The invention intersperses memory cells with the pixel circuitry. However, each memory cell is addressable independently of the pixel data. Thus, the memory cells are not directly electrically connected to the pixels, and are not necessarily associated with them. Thus, the memory cells do not form part of the pixel circuitry, which allows the memory to be used in a flexible manner. For example, the memory may be used for purposes not directly associated with the driving or addressing of the pixels of the device.
Preferably, the same process steps used to form the circuitry of the pixels and the row and column address lines are used to form the memory cells.
In one example, the memory address circuitry comprises a plurality of row and column memory address lines for addressing each memory cell. In this case, the memory cells are provided with completely independent address lines. Instead, the memory cells may use the pixel column address lines in combination with dedicated memory row address lines. Thus, the column address lines may be shared between the pixels and memory cells. The memory cells are still identifiable by a unique combination of row and column lines. In this case, the signals on the shared column conductors will be time-interleaved, in order to distinguish between pixel addressing signals and memory addressing signals.
Alternatively, the memory cells may be provided with dedicated memory column address lines, and the pixel row address lines may be used for addressing rows of memory cells.
Each memory cell may comprise a transistor and a capacitor, the transistor allowing the capacitor to be charged from a supply line or else isolating the capacitor from the supply line. This provides the typical dynamic memory element. Refreshing of the contents of the memory element may then be integrated into the normal cyclic operation of the electronic device pixels.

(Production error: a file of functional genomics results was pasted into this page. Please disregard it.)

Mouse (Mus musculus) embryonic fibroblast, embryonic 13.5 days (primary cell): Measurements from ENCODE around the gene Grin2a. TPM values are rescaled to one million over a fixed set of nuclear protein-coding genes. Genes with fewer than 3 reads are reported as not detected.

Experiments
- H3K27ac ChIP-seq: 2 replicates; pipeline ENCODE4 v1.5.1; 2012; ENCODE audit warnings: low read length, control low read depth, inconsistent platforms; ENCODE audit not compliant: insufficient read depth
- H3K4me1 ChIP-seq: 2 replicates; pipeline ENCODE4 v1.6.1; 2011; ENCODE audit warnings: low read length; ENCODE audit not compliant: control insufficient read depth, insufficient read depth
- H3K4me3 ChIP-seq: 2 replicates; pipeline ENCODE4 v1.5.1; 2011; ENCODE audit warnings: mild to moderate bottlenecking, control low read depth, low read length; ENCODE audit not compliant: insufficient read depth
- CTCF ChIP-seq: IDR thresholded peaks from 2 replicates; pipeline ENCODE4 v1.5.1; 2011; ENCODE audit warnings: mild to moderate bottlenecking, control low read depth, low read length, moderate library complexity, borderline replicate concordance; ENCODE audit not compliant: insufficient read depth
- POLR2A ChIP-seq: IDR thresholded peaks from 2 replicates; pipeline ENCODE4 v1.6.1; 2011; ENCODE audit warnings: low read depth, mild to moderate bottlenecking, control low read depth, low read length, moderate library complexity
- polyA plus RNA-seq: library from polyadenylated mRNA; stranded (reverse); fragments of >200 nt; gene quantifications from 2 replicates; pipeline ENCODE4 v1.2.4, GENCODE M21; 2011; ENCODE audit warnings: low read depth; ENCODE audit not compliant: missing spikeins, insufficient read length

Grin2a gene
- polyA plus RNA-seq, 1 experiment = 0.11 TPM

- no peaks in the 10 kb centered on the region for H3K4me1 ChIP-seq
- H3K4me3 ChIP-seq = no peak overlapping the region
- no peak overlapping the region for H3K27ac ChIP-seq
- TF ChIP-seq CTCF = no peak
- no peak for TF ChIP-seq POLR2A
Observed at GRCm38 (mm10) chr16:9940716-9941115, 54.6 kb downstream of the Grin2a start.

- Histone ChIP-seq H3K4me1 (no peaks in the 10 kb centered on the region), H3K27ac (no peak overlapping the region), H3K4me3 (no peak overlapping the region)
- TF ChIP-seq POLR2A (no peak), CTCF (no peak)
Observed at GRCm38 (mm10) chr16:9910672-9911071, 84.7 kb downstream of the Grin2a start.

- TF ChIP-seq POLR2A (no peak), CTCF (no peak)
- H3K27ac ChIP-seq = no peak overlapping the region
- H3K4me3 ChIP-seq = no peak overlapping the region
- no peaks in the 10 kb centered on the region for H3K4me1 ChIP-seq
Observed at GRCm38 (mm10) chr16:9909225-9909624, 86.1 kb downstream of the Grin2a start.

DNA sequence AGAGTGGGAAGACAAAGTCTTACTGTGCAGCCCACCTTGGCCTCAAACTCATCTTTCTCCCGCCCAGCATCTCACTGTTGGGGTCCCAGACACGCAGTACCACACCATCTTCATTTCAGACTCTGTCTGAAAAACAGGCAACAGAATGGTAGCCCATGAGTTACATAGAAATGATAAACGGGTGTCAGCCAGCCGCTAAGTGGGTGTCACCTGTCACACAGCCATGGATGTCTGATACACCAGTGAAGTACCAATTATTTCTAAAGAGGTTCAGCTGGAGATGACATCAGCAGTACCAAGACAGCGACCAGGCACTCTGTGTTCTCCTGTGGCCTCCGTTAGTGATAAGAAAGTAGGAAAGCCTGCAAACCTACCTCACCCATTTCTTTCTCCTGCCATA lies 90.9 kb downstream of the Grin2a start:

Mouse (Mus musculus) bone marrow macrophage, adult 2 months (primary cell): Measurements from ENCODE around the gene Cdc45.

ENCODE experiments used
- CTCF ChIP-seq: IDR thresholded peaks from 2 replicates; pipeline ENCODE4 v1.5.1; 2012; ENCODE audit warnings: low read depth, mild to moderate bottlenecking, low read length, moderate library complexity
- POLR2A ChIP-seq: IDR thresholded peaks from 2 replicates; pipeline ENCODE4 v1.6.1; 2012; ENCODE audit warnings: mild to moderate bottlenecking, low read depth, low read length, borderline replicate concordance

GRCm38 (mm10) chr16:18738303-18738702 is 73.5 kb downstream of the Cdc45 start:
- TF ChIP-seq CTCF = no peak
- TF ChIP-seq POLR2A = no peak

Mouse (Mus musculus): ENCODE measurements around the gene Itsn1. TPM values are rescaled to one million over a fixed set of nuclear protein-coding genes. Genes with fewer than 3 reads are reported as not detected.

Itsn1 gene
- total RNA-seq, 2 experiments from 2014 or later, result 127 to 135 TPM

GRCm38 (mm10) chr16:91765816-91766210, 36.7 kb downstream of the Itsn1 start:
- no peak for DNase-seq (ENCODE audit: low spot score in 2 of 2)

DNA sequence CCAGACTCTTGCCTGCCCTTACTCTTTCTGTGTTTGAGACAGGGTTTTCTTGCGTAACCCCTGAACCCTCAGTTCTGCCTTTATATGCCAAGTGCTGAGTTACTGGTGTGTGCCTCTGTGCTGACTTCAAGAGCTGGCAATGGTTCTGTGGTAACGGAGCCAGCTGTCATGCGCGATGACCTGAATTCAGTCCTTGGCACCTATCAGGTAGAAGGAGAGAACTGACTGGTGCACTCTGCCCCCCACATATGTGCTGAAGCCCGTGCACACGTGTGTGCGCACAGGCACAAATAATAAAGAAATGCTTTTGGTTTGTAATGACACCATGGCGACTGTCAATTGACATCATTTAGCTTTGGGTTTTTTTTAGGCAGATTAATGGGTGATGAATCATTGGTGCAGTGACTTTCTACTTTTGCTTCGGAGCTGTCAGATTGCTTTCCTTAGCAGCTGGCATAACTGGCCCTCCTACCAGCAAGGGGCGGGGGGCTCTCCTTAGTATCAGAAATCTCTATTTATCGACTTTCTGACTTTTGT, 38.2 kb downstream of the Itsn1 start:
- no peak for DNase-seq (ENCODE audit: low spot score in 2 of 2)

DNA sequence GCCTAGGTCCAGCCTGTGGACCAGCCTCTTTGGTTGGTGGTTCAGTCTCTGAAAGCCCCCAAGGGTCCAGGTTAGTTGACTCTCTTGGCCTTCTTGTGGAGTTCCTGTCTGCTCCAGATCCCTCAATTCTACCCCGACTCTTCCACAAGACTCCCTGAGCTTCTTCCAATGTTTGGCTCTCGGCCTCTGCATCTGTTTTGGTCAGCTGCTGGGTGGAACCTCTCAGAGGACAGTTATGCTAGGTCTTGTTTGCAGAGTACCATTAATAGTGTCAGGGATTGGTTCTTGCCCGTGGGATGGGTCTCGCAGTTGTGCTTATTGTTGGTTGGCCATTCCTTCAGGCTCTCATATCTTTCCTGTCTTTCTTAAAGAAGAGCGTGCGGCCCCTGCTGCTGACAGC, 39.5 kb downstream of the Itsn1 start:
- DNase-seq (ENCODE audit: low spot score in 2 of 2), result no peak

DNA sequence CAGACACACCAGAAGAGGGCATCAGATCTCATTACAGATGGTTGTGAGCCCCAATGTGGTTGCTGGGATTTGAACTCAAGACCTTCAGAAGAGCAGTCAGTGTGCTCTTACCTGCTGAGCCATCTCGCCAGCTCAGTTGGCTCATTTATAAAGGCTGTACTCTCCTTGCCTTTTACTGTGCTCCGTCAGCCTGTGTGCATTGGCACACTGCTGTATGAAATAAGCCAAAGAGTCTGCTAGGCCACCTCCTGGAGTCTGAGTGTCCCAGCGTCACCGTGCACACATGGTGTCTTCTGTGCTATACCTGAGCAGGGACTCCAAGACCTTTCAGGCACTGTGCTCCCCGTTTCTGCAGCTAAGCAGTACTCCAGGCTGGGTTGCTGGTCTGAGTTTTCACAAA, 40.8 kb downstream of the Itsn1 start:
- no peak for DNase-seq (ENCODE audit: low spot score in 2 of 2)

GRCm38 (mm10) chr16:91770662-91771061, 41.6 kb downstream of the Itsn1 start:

The device may comprise a liquid crystal display, with each pixel comprising an addressing transistor and a storage capacitor, together with a portion of liquid crystal material.
There may be an equal number of memory cells as pixels, so that one memory cell is provided in the vicinity of each pixel. Alternatively, a number of memory cells may be associated (in terms of location) with each pixel so that the number of memory cells is an integer multiple of the number of pixels.
Examples of the invention will now be described in detail with reference to the accompanying drawings, in which:
The same reference numerals are used throughout the figures for the same components.
Within the area 14 of each pixel, there is provided one or more memory cells 22. In the example shown in
As shown in
In the example of
In the example of
The pixellated device of
For example, the pixel circuits may comprise image sensor pixels. The large area 14 of each pixel then effectively comprises the light receptive area of a photodiode sensor, whereas the circuitry 16 comprises switching devices enabling charge to be provided to and removed from the photodiode. Alternatively, the device may comprise a liquid crystal display. There are other large area pixellated devices to which the invention may be applied, but the example of a liquid crystal display will now be described in greater detail.
Each pixel area comprises the pixel circuitry 16 and two memory cells 22. The pixel circuitry 16 comprises a thin film transistor 60 and a liquid crystal cell 62 arranged in series between the column conductor 20 and the common electrode 64. The transistor 60 is switched on and off by a signal provided on the row conductor 18. The row conductor 18 is thus connected to the gate of each transistor 60 of the associated row of pixels. Each pixel additionally comprises a storage capacitor 66, which in this example is connected to a separate capacitor electrode 68. It is instead possible for the storage capacitors to be connected to the previous row conductor, as will be apparent to those skilled in the art. The capacitor stores a drive voltage so that a signal is maintained across the liquid crystal cell 62 even after the transistor 60 has been turned off.